Ink acidity

The lower the pH value of ink, the more acidic it is. More acidic inks will corrode your pen more quickly, or so says Nathan Tardif of Noodler's ink. Other brands disagree: they produce very acidic inks that are anecdotally safe for piston fillers and other pen designs that are in contact with the ink. Although I'm no chemist, I tend to agree with Nathan Tardif on this point, since it seems the most logical.

Amount of pigment

Instead, old-school producers claim that heavily-pigmented inks are the culprit. True, thicker inks may clog up your feed. However, this is just inconvenient, and not permanently damaging to the pen. You could easily dilute the ink with some water if you are so inclined and solve this problem. As Tardif likes to point out: 'perhaps the ink manufacturers would prefer to sell bottled water instead of ink.'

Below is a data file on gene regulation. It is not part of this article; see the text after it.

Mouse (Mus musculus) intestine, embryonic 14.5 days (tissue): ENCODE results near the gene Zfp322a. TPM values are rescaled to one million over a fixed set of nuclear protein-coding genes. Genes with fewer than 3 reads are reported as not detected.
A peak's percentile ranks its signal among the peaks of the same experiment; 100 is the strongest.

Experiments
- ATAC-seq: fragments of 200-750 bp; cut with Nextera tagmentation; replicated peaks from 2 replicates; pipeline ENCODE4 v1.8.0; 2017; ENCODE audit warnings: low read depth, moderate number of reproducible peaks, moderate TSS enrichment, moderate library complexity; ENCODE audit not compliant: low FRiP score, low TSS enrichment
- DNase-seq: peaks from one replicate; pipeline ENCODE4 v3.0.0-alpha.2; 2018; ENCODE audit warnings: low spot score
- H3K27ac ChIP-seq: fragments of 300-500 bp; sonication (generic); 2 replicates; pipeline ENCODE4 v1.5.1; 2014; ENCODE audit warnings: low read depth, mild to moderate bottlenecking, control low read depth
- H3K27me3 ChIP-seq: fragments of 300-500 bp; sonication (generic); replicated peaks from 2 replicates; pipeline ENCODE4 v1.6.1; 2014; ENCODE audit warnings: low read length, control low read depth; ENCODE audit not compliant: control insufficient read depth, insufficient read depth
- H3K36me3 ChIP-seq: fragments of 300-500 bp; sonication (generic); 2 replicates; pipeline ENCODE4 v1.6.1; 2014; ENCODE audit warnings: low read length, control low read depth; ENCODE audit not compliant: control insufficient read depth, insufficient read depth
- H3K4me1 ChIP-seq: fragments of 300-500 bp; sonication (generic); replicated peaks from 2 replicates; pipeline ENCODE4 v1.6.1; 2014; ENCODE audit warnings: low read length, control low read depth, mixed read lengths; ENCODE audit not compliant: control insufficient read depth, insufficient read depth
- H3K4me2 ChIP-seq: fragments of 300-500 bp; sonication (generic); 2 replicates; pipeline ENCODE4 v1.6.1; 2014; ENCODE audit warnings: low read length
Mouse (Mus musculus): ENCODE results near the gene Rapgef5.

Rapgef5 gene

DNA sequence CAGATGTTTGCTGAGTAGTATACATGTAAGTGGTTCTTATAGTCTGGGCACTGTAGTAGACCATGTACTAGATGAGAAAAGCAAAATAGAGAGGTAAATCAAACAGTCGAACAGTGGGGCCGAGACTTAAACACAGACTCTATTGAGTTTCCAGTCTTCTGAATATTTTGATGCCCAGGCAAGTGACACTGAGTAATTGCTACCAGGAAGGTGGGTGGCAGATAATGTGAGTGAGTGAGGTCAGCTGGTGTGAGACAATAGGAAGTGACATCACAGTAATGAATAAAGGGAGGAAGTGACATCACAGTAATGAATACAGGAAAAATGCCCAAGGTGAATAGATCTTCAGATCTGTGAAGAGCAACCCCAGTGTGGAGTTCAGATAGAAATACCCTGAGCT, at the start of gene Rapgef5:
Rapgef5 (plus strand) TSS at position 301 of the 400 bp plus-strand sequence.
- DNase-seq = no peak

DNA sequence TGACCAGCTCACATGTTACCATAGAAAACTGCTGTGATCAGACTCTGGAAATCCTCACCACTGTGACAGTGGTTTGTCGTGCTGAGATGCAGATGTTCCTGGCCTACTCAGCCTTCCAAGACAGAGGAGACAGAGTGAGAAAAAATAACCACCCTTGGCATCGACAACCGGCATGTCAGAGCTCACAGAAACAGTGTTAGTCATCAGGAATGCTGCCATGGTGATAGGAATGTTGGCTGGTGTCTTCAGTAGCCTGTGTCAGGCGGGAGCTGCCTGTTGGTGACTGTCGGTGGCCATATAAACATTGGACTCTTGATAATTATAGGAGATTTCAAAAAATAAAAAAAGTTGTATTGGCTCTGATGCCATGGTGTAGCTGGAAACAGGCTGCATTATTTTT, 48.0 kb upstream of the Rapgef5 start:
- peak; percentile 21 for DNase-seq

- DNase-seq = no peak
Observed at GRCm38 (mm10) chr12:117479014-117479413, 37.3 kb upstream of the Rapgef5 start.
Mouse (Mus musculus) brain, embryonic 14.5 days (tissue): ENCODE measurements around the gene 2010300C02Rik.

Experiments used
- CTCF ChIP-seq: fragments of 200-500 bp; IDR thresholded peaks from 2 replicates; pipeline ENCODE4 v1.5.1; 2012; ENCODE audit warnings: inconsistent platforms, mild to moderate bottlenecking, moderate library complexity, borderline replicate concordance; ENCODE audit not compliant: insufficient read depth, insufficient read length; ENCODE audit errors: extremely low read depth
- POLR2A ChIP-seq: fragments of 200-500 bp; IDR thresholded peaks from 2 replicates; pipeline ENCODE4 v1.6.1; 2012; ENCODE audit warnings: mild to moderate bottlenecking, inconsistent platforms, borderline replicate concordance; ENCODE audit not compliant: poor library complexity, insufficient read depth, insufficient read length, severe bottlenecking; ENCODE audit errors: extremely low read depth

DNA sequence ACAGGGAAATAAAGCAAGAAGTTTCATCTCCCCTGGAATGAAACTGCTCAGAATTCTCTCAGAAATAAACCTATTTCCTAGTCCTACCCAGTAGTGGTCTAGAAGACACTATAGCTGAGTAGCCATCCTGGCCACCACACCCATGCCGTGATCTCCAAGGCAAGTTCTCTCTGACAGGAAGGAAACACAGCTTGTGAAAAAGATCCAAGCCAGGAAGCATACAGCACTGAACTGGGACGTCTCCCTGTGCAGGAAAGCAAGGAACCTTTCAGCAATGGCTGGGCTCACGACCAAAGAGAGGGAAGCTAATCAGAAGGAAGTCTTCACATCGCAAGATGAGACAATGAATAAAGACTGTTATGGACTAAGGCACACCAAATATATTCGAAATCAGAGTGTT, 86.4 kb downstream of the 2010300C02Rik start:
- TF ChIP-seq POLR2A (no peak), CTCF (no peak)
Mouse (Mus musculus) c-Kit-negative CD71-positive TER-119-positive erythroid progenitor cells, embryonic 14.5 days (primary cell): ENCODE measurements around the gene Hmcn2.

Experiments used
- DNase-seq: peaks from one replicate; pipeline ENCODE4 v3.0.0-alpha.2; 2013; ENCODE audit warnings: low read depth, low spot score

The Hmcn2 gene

Ink viscosity (thickness)

Similarly, thicker inks will also clog the pen more quickly, or could be more prone to drying out. This seems perfectly logical - however, there are two arguments against this point. Firstly, you can always dilute the ink. Secondly, high-maintenance ink isn't the same as damaging ink.

Also, acidic inks will evaporate more quickly than non-acidic inks, which suggests that more acidic inks are actually more prone to drying out. Perhaps that's why major producers dilute their inks to the point that it almost becomes bottled water.

Identifying Safe Fountain Pen Inks

To wrap up this article, let's go over how to identify what inks are safe to use yourself. You might consider the following rules:

Safe fountain pen inks are:

  • pH neutral
  • thin, ie. low pigment
  • non-permanent